Sunday, June 30, 2013

2 pics of Saturday dinner

Here are two images of Saturday night's dinner, which took me all day to prepare, because yes: I am that slow.

Click each image to grandiositize:

The above pic shows the entire spread. David and Patricia didn't really dig into the hummus-and-naan appetizer I had created for them when they arrived, which is unfortunate: there was way too much bread on the table when dinner started. Instead of eating the appetizer, David and Patricia (especially Patricia) nibbled on the bits of bacon that I had placed in reserve to use in making my fettuccine dish.

The courses that you see are:

1. Appetizer: Store-bought hummus (Costco) plus naan (also Costco) painted with my own jolly mix of olive oil, garlic powder, chili flakes, and salt, then broiled mercilessly into submission. I also added a sprinkling of feta to the hummus.

2. On the plates: (1) baked salmon filet with honey-mustard glaze. Alas, the glaze didn't turn out too well. It tasted just fine, but it didn't caramelize the way I had hoped, and ended up looking like, well... honey-mustard sauce. Also on the plates: (2) my faux-Alfredo pasta dish, with chicken, shrimp, bacon, and baby spinach. The cream sauce didn't have any parmesan: instead, I used Kirkland-brand bleu cheese, taking the sauce's flavor profile in a French direction. This turned out to be a great choice for the dish, which benefited from the bleu's pungency. Not a meal for kids, who would probably never get past the stink. The shrimp, which I'd cooked in a salt/garlic/butter mix, were plump and a tad overcooked in my opinion (David and Patricia had no complaints), but the chicken was awesome. As I normally do, I baked the chicken from a rock-hard frozen state, which made the breasts tender and exquisitely juicy when I took them out of the oven. I garnished the pasta with some minced green onions.

3. Bread: at Wal-mart, I had nabbed a cheap loaf of American-style "Italian" bread, which I sliced thickly on the bias and slathered with a butter/garlic/seasoning mix, then broiled into submission, like the naan/pitas. Patricia agreed to take all the leftover bread home with her—both the naan and the garlic bread.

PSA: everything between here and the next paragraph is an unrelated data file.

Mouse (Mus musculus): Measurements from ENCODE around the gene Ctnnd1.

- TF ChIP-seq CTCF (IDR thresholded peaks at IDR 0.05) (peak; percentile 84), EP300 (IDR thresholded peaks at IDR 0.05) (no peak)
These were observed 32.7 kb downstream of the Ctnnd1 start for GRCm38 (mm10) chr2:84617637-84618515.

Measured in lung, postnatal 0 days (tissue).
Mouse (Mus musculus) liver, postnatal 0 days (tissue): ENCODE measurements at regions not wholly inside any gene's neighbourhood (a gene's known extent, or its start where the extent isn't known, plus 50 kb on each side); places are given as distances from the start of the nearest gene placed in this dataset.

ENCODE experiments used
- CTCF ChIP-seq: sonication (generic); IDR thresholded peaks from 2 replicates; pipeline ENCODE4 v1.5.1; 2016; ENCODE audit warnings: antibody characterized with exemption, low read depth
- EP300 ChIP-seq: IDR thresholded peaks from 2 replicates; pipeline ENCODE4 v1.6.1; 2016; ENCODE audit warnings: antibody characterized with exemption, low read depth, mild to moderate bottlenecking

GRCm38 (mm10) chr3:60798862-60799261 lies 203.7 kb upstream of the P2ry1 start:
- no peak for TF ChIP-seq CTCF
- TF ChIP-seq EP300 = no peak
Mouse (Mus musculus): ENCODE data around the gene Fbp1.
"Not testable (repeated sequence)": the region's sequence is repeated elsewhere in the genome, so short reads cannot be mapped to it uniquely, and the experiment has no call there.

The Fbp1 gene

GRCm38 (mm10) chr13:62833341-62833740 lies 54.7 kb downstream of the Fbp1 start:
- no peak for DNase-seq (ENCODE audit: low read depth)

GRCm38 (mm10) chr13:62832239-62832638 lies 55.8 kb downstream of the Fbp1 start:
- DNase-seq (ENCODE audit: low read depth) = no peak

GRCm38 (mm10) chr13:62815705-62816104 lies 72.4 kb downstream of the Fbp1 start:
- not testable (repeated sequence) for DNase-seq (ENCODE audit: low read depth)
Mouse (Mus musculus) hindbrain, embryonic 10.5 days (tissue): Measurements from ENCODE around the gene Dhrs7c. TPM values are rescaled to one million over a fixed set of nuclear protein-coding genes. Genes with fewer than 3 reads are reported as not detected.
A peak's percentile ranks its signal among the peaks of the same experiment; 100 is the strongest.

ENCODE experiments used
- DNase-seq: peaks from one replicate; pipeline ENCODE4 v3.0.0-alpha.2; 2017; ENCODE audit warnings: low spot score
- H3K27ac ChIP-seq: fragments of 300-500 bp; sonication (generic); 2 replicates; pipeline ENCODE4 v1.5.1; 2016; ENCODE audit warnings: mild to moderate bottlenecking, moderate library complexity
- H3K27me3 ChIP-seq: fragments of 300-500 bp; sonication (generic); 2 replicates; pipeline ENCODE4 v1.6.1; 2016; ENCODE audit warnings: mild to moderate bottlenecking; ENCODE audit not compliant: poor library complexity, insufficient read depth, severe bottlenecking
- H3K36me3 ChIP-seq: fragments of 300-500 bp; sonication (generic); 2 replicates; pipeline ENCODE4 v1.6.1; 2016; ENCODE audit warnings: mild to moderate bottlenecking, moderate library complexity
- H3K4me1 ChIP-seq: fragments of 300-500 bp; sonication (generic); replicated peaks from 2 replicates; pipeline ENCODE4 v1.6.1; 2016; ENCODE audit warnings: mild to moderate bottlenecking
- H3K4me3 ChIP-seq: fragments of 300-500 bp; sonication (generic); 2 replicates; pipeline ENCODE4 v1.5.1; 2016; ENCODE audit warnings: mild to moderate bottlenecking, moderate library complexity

4. Salad: a baby-spinach base overloaded with sliced cucumbers and peppers, julienned carrots, slivered almonds, raisins, mandarin oranges, bacon, bleu cheese, and minced green onion. The dressing was simplicity itself: a raspberry vinaigrette made from homemade raspberry syrup (raspberries + simple syrup) and balsamic vinegar—nothing else. I resisted the urge to add my usual Italian-dressing ingredients, i.e., salt, pepper, Italian seasoning, garlic, etc. Patricia once told me that, in Brazil, where the cuisine has been heavily influenced by Western Europe, salads are simple and unpretentious: the dressing is rarely more than balsamic vinegar (my own experience in France and Switzerland confirms this uncomplicated sensibility). In that spirit, I held back and made a dressing with only four ingredients: berries, sugar, water, and balsamic vinegar.

Patricia loved the salad dressing so much that she said she wanted just to drink it straight. She and David both ended up dipping their shrimp and salmon in the dressing. I groused that I should have used that dressing as the glaze for the salmon. Perhaps, next time, I will.

The second pic, below, is a close-up shot of my own place setting. You get a better view of the salmon and of the pasta dish. Alas, the salmon looks as if it's off-puttingly covered in mayonnaise, which it isn't: that's supposed to be a honey-mustard glaze. The glaze never acquired a proper sheen, unfortunately, despite an extra minute or two under the broiler. Next time, I may go heavier on the sugar to encourage caramelization. Or I'll just use the above-mentioned raspberry vinaigrette.

As before, click the image to enlarge:

And that was Saturday's dinner. Patricia joked, "Who else is coming?" when she saw all the food I had laid out for her and David. But everyone gamely stuffed him- or herself; I had made this meal in honor of David, who normally orders an Alfredo pasta dish whenever he finds himself at a family-dining resto like Outback Steakhouse or Applebee's. In the aftermath, I bagged up all the bread and half the remaining chicken, and gave that to Patricia to take home.


1 comment:

Elisson said...

Hoo, BOY, does this sound good.

I buy our hummus at Costco (the Sabra brand) - it comes in a nice big tub at a reasonable price. If you really want to take it to the next level, go to a Middle Eastern store and get some za'atar seasoning (powdered hyssop, usually with sesame seeds and sometimes with powdered sumac and thyme). It is really good sprinkled on hummus - also great if you brush your pita bread (or naan) with olive oil and then sprinkle liberally with za'atar.